Incompetence around buildings’ fire safety is putting lives at risk

Fire-safety regulation is a hot topic for everyone in construction, particularly the residential sector, where the Fire Safety Act (FSA) and Building Safety Act (BSA) are rightly tightening up protocol. Being refined on a regular basis, the FSA continues to be updated, with recent requirements mandating that external walls of a building be part of any fire assessment. There’s no doubt that the issue is being taken seriously.

“Inconsistency in the quality of work remains an ongoing challenge and needs to be stamped out if the sector is to achieve holistic fire safety”

Going further, the Health and Safety Executive has also published an updated version of HSG168, its dedicated publication on fire safety in construction, with new guidance focusing on eliminating risk in the pre-construction and design phase.

Ultimately, the guidance encourages better practice within a more ruthless framework; those found out of step or not compliant with the new landscape risk criminal prosecution and being frozen out of the market altogether. It’s a positive step towards a better, more responsible sector.

However, inconsistency in the quality of work remains an ongoing challenge and needs to be stamped out if the sector is to achieve holistic fire safety across the full building lifecycle. Asset handover seems to be an area where many issues still arise, particularly around the quality and competence of fire inspections.

It’s easier said than done. A lack of standardisation around this crucial task is still putting occupants’ lives at risk. It’s also putting all those involved in the delivery, ownership and management of residential assets at unnecessary legal, financial and reputational risk.

It doesn’t have to be this way, and I feel that a far more concerted effort could be made to rectify this weak link in an otherwise (relatively) robust chain. Ultimately, without a single, standardised and compulsory procedure in place for safety inspections, we risk derailing the progress made within the FSA and BSA.

So, the question now must be how to resolve this situation.

Missing a trick

Unfortunately, fire-safety inspections are still prone to errors and oversight. For example, recent data from the Fire Door Inspection Scheme highlighted that a staggering three in four fire doors failed to meet the required standards, putting lives at risk.

There are also financial repercussions to consider if mistakes are made: it can result in costly reworks. Not only does this send project costs spiralling, but it also delays completion dates. With tight profit margins to consider and the ever-rising cost of energy and materials, developers should think long and hard about their approach to fire-safety inspections and the importance of getting it right the first time.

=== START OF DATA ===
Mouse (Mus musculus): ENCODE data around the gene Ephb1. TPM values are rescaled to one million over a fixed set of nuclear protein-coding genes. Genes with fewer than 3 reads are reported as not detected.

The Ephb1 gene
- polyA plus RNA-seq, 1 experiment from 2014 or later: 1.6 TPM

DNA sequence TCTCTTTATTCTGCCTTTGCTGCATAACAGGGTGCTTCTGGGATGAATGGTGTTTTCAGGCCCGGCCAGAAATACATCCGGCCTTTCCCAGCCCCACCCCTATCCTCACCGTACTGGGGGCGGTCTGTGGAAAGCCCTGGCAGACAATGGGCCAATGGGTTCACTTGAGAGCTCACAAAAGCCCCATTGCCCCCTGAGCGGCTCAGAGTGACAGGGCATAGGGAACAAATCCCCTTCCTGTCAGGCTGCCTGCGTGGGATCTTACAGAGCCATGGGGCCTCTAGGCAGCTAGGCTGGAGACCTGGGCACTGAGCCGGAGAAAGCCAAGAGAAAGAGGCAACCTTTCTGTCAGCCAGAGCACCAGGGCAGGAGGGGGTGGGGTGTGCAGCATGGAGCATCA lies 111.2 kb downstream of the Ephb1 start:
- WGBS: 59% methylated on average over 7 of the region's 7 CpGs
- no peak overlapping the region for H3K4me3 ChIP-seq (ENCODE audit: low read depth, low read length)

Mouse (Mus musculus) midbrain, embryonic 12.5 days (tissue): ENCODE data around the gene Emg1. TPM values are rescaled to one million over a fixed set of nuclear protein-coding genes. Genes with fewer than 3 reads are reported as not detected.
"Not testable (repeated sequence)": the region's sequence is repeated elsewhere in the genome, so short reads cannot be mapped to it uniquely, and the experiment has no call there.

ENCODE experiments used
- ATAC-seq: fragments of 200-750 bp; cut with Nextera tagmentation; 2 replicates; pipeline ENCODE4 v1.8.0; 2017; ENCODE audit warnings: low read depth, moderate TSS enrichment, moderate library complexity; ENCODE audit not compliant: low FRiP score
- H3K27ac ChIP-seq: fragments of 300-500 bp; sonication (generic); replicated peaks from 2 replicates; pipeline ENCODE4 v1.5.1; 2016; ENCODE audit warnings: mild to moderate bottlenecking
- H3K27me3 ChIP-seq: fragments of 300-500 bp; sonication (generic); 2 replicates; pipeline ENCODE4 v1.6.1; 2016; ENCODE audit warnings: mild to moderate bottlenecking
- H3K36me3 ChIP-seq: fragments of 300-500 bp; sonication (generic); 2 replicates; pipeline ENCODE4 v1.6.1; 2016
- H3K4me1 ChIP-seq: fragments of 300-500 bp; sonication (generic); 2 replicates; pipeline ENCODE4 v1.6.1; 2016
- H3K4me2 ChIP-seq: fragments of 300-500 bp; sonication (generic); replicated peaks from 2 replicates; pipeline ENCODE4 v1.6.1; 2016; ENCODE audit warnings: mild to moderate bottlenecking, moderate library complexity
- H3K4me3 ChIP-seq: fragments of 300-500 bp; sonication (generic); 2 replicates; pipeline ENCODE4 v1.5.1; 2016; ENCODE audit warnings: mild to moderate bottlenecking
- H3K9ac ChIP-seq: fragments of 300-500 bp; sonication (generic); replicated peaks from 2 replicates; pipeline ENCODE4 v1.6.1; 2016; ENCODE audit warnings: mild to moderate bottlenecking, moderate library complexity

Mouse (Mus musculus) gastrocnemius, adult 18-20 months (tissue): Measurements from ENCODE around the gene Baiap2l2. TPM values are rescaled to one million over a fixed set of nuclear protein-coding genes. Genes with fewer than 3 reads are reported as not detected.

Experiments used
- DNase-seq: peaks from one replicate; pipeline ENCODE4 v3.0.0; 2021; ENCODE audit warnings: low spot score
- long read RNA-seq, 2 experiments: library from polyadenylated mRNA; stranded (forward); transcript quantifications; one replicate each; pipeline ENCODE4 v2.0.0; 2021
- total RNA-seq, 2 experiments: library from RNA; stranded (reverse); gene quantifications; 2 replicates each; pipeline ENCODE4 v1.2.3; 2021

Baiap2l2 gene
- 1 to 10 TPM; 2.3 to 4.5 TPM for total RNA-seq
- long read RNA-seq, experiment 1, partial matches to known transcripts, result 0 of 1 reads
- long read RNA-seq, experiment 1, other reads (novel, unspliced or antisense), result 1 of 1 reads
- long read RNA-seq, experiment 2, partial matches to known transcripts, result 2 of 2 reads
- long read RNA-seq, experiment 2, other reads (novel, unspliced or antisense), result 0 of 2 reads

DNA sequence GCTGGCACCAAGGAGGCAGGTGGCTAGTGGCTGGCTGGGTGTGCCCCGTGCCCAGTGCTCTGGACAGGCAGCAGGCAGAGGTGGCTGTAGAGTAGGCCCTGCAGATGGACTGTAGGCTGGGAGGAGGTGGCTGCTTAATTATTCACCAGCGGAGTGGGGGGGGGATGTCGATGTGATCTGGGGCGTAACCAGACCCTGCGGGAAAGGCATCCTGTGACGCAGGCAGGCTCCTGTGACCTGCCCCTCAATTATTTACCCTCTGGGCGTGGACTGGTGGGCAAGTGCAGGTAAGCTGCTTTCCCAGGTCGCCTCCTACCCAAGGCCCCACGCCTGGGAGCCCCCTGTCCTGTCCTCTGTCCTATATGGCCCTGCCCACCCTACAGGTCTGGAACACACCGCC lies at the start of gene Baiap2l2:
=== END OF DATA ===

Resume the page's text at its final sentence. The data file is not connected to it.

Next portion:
With last year’s news that the number of fire assessors capable of carrying out EWS1 inspections was still well below the adequate level, it’s creating added pressures for developers looking to meet asset owners’ hard deadlines. In 2020, there were fewer than 300 qualified chartered fire engineers who could carry out an EWS1 survey, with only 50 new external-wall fire-safety inspectors appointed in November 2021.

While it’s true that the number of accredited safety inspectors is steadily on the rise, technical knowledge and know-how around inspections is still very much lacking. Without a practical and watertight framework in place, and while qualified inspectors are brought up to speed and their numbers increased, there’s a risk that the necessary checks are being missed, ultimately putting lives at risk.

Tech for better practice

The good news is that digital technology is making fire-safety inspection processes easier to manage. By allowing site staff to assign specific jobs between teams as well as share images and videos via cloud-based platforms, responsibility is issued to an individual, reducing the chance that vital works or checks are missed. 

It can also play a supporting role in delivering more thorough safety inspections for relevant fire-safety inspectors. Vital information can be accessed remotely, allowing users to view documented evidence from any location, while creating a tamper-proof digital record of all necessary works for sign-off.

Having an ability to collate and store digital evidence not only means that sign-off on new buildings could be easier, giving clear examples of how fire safety will be managed as part of planning gateway one applications, but should an event occur, developers will have the relevant information to hand to show work has been carried out through a tamperproof, digital audit trail.

At a time when fire safety needs to be managed with the utmost care, digital tools that support developers or contractors are an obvious next step. What we now need to see is more clarity around fire safety, and more developers and contractors dedicated to improving standards across the board. By doing so, awareness around the potential of digital tools will only increase, leading to a best-practice culture of safety standards and inspections.

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